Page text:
The Herd – “Guilty Pleasure”
On a weekly to bi-weekly basis (depending our motivation) Dead Horse March will be giving its contributors a music related prompt to answer. They will cover a variety of topics and will hopefully act as a window into our minds, hearts, and souls, showing what we like and the path that led us there.
This week, we dive head first in to the songs and artists that our contributor’s deemed “Guilty Pleasures.” We engaged in a few long philosophical debates on what exactly a guilty pleasure was until we finally came up with a somewhat agreed upon definition… If a friend was to jump in your car and a specific band is playing, and your gut reaction is to instantly change the song (and hopefully change the subject) then you’ve discovered the mysterious “Guilty Pleasure” we doth speaketh.
First off, this prompt is far too intricate for a blog entry, and you know that Prompt Master Alex (He makes everyone around the office/apartment call him that.) The reason for this difficulty is wrapped amongst the paradox of defining ourselves to different peer and reference groups.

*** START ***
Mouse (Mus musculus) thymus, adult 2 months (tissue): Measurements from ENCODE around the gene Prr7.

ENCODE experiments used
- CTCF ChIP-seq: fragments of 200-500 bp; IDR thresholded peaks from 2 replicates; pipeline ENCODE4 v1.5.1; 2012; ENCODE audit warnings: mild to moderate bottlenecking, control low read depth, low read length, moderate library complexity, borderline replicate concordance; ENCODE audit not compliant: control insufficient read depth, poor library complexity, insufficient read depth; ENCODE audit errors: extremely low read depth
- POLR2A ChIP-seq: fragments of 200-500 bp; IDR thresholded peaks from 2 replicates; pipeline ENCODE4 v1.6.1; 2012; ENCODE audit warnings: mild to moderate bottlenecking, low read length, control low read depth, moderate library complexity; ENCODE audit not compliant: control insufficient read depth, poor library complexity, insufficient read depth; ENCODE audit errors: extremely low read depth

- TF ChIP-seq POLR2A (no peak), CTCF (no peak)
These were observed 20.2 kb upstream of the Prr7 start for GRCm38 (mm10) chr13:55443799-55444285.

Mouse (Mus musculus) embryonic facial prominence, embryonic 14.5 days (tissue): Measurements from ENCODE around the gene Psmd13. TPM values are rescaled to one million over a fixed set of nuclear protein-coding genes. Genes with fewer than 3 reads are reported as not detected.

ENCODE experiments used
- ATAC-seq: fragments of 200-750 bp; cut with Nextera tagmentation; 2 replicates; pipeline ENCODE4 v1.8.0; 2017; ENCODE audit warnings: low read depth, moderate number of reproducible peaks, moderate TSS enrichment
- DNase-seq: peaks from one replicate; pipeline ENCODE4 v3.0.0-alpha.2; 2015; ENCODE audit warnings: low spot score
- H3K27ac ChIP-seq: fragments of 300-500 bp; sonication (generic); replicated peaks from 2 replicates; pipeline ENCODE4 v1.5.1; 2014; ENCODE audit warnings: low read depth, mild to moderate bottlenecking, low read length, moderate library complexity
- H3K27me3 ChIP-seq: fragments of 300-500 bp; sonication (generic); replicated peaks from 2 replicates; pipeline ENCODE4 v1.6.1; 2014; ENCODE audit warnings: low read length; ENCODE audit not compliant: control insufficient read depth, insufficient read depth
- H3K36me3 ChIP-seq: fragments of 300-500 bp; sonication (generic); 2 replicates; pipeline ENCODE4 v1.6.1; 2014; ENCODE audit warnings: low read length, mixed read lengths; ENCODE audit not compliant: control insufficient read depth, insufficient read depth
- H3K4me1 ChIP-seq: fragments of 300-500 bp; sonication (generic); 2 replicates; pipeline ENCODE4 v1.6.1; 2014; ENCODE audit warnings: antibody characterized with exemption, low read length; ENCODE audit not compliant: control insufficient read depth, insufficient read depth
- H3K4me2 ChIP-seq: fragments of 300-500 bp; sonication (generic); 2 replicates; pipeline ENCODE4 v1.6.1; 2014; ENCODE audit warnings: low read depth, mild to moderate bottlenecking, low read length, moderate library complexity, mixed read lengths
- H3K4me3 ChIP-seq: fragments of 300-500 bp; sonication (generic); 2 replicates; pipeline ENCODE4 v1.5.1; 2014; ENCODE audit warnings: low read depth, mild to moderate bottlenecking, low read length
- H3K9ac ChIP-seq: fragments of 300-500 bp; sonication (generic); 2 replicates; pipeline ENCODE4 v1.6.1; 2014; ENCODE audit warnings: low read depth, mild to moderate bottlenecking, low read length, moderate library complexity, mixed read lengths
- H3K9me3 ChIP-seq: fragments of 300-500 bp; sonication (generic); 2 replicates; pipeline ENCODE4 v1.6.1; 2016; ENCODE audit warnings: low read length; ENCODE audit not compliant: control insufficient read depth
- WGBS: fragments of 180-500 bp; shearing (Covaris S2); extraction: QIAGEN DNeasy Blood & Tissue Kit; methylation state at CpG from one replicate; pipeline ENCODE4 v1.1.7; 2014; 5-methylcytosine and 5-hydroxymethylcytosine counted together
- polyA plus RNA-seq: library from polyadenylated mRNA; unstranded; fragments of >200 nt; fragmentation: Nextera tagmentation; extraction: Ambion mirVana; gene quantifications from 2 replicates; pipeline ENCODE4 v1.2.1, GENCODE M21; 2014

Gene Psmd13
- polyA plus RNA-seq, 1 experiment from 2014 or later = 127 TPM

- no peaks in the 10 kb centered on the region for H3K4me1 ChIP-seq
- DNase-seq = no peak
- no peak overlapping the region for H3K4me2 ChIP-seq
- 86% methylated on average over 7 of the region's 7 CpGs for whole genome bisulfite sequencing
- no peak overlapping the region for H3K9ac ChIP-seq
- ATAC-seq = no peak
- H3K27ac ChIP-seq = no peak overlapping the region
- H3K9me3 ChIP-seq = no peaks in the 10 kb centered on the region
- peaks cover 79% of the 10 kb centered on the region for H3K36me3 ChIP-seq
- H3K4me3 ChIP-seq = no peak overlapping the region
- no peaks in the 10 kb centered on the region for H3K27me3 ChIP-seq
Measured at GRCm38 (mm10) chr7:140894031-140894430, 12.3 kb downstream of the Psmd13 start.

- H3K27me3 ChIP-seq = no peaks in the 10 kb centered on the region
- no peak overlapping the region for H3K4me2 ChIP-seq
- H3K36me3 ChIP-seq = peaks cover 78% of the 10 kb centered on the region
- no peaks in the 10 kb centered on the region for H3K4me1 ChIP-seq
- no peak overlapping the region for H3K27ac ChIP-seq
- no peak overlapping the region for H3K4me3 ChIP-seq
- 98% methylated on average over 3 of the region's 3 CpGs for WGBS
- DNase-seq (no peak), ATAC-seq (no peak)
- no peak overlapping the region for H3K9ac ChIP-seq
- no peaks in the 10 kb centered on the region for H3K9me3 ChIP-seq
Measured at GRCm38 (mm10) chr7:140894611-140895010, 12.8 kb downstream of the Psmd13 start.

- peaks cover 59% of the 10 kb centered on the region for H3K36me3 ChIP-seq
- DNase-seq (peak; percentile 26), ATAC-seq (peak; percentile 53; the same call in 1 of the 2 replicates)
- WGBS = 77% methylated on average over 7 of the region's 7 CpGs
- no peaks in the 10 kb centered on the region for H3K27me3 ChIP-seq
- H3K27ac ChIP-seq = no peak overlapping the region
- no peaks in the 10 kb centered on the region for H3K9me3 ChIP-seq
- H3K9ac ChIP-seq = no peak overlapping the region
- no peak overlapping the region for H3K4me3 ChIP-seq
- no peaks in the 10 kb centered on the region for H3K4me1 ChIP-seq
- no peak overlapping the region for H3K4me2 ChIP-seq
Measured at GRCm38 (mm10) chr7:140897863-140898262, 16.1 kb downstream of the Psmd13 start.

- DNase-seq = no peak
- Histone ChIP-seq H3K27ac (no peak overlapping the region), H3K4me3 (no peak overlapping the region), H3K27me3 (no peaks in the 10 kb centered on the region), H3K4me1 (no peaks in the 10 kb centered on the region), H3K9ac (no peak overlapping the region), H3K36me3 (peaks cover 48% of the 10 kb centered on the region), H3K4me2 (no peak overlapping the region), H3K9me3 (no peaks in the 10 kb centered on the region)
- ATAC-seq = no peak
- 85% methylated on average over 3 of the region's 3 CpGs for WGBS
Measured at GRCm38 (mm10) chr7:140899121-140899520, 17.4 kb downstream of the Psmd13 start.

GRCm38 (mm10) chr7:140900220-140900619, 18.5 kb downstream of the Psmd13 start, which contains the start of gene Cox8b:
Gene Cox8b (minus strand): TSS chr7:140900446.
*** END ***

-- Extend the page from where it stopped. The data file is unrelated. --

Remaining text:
I walk a tight rope.
Day in and day out, shape-shifting and smothering myself in to different digestible compartments of my higher being –for others, for fear of scorn, for fear of abandon, for fear of betrayal. Depending on who you are and who you think I am, there may be a million different guilty pleasures in my closet. For any aspect of your personality that links myself to a musical genre or typifies me in to assortment, there are a myriad ways for me to disappoint you.
Despite that, I’d be embarrassed if I was pumping you home on my bike, sharing split headphones, and “Hold On” by Wilson Phillips begins to play… Worse yet, you can’t even hear it because I’m screaming all the words from the driver’s seat (of the bicycle.)